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One of the ways that we perceive shape is through seeing motion. Visual motion may be actively generated (for example, in locomotion), or passively observed. In the study of the perception of three-dimensional structure from motion, the non-moving, passive observer in an environment of moving rigid objects has been used as a substitute for an active(More)
Having long considered that extraretinal information plays little or no role in spatial vision, the study of structure from motion (SfM) has confounded a moving observer perceiving a stationary object with a non-moving observer perceiving a rigid object undergoing equal and opposite motion. However, recently it has been shown that extraretinal information(More)
Understanding how we spontaneously scan the visual world through eye movements is crucial for characterizing both the strategies and inputs of vision. Despite the importance of the third or depth dimension for perception and action, little is known about how the specifically three-dimensional aspects of scenes affect looking behavior. Here we show that(More)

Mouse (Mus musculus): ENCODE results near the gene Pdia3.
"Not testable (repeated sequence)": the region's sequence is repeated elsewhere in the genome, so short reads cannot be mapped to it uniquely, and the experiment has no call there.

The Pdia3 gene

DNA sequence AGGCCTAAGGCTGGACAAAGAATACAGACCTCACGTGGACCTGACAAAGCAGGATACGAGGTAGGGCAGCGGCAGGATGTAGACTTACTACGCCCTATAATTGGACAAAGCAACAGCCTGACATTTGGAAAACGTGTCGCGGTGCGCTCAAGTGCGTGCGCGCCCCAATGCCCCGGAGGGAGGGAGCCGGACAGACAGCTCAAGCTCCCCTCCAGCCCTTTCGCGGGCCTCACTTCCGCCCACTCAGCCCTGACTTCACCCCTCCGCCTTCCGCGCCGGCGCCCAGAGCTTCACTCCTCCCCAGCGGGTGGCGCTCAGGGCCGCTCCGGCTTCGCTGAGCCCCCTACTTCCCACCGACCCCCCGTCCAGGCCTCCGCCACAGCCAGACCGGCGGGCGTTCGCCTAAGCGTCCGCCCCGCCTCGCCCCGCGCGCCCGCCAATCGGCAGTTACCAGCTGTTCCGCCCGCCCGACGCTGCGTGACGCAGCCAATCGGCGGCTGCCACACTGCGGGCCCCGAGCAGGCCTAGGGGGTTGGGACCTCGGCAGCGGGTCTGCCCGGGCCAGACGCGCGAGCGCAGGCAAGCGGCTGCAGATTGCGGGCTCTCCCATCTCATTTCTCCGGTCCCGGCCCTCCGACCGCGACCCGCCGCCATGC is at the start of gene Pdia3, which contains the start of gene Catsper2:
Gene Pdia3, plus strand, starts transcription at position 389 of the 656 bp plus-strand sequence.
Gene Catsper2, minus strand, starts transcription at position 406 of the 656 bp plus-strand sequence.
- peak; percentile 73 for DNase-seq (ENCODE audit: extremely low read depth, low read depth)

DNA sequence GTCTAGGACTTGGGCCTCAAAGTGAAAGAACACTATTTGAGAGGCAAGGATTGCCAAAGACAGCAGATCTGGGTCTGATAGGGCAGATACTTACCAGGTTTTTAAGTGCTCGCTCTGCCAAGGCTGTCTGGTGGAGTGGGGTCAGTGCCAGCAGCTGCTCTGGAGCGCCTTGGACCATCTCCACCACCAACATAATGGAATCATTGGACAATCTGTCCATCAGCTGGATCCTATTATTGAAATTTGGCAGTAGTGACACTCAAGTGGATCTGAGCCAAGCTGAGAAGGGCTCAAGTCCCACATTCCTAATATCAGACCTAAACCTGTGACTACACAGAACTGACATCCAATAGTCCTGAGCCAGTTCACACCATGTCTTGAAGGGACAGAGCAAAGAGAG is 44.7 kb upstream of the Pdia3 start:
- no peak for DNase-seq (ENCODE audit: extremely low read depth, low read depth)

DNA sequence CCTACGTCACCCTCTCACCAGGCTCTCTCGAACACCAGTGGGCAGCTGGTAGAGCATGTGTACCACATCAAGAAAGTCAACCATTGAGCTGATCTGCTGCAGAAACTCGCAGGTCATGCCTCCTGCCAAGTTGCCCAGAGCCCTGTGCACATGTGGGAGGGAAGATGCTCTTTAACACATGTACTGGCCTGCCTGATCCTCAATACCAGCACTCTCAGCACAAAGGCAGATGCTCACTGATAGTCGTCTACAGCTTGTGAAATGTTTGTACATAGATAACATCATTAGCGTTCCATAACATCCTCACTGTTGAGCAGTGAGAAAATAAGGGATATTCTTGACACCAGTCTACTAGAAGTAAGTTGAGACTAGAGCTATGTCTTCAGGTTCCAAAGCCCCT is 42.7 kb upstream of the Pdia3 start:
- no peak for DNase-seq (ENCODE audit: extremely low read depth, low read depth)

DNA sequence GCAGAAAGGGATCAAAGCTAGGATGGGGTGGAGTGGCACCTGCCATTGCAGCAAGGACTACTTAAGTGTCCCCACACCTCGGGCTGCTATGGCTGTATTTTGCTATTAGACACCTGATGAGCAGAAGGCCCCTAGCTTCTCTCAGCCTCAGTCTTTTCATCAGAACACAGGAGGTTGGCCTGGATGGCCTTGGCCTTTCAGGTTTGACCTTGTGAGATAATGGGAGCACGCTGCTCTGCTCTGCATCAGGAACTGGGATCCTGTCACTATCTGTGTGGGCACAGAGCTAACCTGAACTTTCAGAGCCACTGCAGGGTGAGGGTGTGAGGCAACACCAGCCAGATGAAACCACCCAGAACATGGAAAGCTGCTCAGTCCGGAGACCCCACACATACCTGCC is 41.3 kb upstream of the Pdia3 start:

Although the retinal position of objects changes with each saccadic eye movement, we perceive the visual world to be stable. How this visual stability or constancy arises is debated. Cancellation accounts propose that the retinal consequences of eye movements are compensated for by an equal-but-opposite eye movement signal. Assumption accounts propose that(More)
Perceptual aftereffects provide a sensitive tool to investigate the influence of eye and head position on visual processing. There have been recent indications that the TAE is remapped around the time of a saccade to remain aligned to the adapting location in the world. Here, we investigate the spatial frame of reference of the TAE by independently(More)
The connection between perception and action has classically been studied in one direction only: the effect of perception on subsequent action. Although our actions can modify our perceptions externally, by modifying the world or our view of it, it has recently become clear that even without this external feedback the preparation and execution of a variety(More)
The prediction of future positions of moving objects occurs in cases of actively produced and passively observed movement. Additionally, the moving object may or may not be tracked with the eyes. The authors studied the difference between active and passive movement prediction by asking observers to estimate displacements of an occluded moving target, where(More)
We measured the ability to report the tilt (direction of maximal slope) of a plane under monocular viewing conditions, from static depth cues (square grid patterns) and motion parallax (small rotations of the plane about a frontoparallel axis). These two cues were presented separately, or simultaneously. In the latter case they specified tilts that were(More)